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Experts warn Scotland needs recovery boost

SCOTLAND and other parts of the UK should receive state support to boost investment and ensure they are not left behind by the increasingly dominant London economy, an influential think tank has said.

FINDING BALANCE: With London booming, the institute warned that Scotland must not be left behind. Picture: Getty Images
FINDING BALANCE: With London booming, the institute warned that Scotland must not be left behind. Picture: Getty Images

That suggestion came as Strathclyde University's Fraser of Allander Institute (FAI) upped its GDP growth forecasts for Scotland.

In its Economic Commentary, the institute said it now expected the Scottish economy to grow by 2.3% this year, an upward revision from the 1.7% it had predicted in October last year, while its 2015 projection was increased by 0.2% to 2.3%.

Brian Ashcroft, emeritus professor of economics at Strathclyde University, highlighted the unbalanced nature of recovery across the UK, which the institute believes poses a major threat to the sustainability of any upturn.

The FAI estimates UK business investment was 10% below its pre-recession peak in the third quarter of last year, while in Scotland it was 14% behind.

As such, Mr Ashcroft is adamant the UK Government has to realise a growing need to re-implement regional policies, either through tax or cash incentives, to spread the recovery more widely than current hot spots such as London and the south east of England.

While acknowledging budget limitations and the limitations of European state aid regulations, Mr Ashcroft expressed a desire for the Scottish Government to allocate more funds towards Regional Selective Assistance grants and also give Scottish Enterprise a larger budget.

He said: "Investment is depressed in Scotland, even though there is some evidence of a pick-up and we really do want some hard effort to get this done. We can only grow on a sustained basis if we are adding to the capacity to produce more goods and services in the future."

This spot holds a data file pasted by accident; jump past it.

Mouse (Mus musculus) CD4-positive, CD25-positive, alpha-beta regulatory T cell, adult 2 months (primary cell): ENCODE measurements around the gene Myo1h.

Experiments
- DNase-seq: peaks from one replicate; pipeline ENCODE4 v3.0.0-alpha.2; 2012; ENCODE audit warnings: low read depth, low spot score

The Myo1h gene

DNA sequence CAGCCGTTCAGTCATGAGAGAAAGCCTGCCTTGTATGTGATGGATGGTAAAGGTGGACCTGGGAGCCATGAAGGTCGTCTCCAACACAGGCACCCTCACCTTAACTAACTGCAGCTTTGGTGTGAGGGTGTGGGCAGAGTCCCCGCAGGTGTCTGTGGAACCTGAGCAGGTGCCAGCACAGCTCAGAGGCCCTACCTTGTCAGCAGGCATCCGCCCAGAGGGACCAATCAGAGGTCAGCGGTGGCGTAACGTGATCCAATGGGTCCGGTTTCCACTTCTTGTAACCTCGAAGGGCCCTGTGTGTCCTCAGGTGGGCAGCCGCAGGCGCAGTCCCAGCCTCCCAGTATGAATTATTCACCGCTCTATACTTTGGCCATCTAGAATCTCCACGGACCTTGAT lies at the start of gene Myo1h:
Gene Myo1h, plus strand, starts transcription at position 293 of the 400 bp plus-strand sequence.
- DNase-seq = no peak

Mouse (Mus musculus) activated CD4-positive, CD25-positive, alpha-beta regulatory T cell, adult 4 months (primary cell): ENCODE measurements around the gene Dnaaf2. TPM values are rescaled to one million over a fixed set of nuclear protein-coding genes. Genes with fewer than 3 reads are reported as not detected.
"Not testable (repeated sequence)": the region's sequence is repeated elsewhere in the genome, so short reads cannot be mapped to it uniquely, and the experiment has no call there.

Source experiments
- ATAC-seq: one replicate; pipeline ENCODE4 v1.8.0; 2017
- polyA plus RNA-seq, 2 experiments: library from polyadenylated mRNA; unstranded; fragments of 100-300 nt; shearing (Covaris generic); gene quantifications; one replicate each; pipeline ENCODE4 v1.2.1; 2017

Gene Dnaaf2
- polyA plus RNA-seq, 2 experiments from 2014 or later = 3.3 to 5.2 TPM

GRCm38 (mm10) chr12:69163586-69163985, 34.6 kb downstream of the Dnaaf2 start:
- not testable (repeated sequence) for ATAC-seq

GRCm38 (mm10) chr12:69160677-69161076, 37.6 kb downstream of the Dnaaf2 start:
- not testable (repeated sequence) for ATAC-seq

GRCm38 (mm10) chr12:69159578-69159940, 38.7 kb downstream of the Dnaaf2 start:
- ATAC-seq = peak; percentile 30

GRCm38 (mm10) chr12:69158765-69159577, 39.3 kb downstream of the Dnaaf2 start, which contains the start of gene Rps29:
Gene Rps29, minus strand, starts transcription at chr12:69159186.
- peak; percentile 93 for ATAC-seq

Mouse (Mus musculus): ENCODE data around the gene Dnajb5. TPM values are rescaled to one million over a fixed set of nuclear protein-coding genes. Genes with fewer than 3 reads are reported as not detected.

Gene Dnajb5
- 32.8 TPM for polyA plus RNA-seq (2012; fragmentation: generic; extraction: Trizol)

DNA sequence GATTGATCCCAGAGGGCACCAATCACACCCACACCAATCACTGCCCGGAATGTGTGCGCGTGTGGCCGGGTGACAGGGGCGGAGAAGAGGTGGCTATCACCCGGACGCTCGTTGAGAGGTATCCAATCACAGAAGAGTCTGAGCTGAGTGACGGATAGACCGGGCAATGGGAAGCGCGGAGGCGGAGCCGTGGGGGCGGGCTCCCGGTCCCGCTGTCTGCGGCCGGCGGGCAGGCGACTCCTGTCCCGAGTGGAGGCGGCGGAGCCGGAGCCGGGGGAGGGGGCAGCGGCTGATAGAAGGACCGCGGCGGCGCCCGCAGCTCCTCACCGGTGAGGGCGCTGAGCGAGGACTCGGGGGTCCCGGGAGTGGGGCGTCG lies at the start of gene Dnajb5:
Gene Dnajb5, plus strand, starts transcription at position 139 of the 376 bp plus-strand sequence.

On a UK level, Mr Ashcroft suggested accelerated depreciation as one tool which could be used to boost business investment as it would allow companies to defer some taxable income over the next few years.

He also outlined that regional policies, which were in place in various forms across the UK from the 1930s to the 1980s to help boost investment, should not penalise areas which are growing quickly.

He said: "We do not want to dampen London's growth, we want to spread it. As we say in the notes [to the Commentary], this policy works better at a time when the economy is in recovery, as this is when investment decisions are starting to be made."

The case for a policy-led boost to business investment was also backed by Paul Brewer, senior Edinburgh partner at accountancy firm and Commentary sponsor PwC.

He said: "We need stronger investment to underpin a sustained recovery. We'd like to see this week's UK Budget focus on stimulating both domestic and inward investment. This is the right time for the Scottish Government to step up the pace here too, sustaining its own investment programme, making the most of EU investment support and by supporting our cities to develop as great places to invest and do business by investing in their infrastructure and business locations."

Asked whether the uncertainty created by the Scottish independence referendum was leading to businesses delaying investment decisions Mr Ashcroft said: "There is no hard evidence to support that."

The institute pointed out that many business sectors, other than financial and business services, remain well below pre-recession peaks.

Mr Ashcroft is hopeful real incomes will start to rise this year but remains concerned that the household spending that has fuelled much of the recovery is unsustainable in the long-term.

He said: "The problem issue is households in Scotland and the UK are significantly indebted and that degree of household debt is still very high. What we have seen recently is a drop in the saving ratio. So they are spending more but are probably borrowing more. We have some concern here as we don't feel the household debt in the aggregate is sufficiently low to sustain continuing borrowing on a large scale.

"Lack of real income growth is a big issue as clearly you can sustain spending if your income is growing but what we have seen is real income actually falling over the last few years."

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